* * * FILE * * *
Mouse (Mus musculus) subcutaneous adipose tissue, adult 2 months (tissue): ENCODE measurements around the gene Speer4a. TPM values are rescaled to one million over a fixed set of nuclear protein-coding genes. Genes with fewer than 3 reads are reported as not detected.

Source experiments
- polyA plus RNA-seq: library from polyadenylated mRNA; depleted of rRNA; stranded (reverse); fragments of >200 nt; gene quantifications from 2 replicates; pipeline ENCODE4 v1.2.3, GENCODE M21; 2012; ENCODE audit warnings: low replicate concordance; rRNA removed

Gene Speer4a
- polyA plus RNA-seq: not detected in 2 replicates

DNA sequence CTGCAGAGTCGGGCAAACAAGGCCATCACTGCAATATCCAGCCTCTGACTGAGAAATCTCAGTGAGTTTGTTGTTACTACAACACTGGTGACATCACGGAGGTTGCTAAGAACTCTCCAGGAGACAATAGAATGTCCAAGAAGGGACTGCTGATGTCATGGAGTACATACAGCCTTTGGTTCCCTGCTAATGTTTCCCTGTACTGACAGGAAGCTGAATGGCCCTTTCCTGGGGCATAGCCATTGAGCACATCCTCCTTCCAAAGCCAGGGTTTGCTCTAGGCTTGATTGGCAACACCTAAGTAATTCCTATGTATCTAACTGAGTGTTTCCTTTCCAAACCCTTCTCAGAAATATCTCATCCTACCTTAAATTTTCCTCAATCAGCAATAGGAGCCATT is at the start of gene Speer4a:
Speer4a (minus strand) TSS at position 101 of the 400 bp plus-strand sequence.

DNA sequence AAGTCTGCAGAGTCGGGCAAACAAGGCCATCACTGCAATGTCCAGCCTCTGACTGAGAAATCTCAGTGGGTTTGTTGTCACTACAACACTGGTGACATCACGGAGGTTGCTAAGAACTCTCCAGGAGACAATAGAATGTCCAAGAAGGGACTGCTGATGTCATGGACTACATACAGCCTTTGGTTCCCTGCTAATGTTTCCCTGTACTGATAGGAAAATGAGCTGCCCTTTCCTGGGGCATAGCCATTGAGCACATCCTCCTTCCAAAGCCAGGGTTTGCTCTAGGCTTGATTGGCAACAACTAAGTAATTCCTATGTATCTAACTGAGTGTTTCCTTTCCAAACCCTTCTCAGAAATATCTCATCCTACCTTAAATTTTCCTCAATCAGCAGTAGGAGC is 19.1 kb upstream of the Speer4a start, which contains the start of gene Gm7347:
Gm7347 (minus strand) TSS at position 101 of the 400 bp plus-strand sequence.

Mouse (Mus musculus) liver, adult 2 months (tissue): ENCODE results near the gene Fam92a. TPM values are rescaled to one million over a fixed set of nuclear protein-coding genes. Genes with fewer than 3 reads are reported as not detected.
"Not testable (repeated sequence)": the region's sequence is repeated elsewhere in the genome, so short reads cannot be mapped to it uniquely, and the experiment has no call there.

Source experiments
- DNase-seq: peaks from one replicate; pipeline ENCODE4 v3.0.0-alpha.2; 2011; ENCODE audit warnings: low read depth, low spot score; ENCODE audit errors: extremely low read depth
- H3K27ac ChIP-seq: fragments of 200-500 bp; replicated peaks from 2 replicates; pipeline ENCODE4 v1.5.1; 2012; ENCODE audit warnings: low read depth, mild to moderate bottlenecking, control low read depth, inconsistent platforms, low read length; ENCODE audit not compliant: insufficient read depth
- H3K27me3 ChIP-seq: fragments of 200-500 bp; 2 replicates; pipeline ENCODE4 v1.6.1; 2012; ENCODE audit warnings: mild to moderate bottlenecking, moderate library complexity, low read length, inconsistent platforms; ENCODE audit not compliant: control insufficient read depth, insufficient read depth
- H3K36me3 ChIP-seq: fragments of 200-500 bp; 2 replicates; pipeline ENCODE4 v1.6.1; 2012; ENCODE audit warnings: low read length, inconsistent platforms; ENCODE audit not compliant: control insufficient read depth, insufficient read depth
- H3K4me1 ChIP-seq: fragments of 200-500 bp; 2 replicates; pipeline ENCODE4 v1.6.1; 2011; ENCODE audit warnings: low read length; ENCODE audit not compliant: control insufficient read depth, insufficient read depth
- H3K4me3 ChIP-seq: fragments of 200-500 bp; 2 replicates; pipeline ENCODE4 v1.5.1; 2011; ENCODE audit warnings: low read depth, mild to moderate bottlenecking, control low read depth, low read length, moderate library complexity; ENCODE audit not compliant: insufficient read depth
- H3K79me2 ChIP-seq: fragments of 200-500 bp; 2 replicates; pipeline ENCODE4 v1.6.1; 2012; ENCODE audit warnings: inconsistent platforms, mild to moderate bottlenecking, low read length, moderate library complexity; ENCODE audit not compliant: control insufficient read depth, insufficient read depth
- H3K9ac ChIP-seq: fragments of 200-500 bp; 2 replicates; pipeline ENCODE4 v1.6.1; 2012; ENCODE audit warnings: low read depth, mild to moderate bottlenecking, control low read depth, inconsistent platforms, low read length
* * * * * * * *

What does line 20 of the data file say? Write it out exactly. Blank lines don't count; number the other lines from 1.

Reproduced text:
- H3K9ac ChIP-seq: fragments of 200-500 bp; 2 replicates; pipeline ENCODE4 v1.6.1; 2012; ENCODE audit warnings: low read depth, mild to moderate bottlenecking, control low read depth, inconsistent platforms, low read length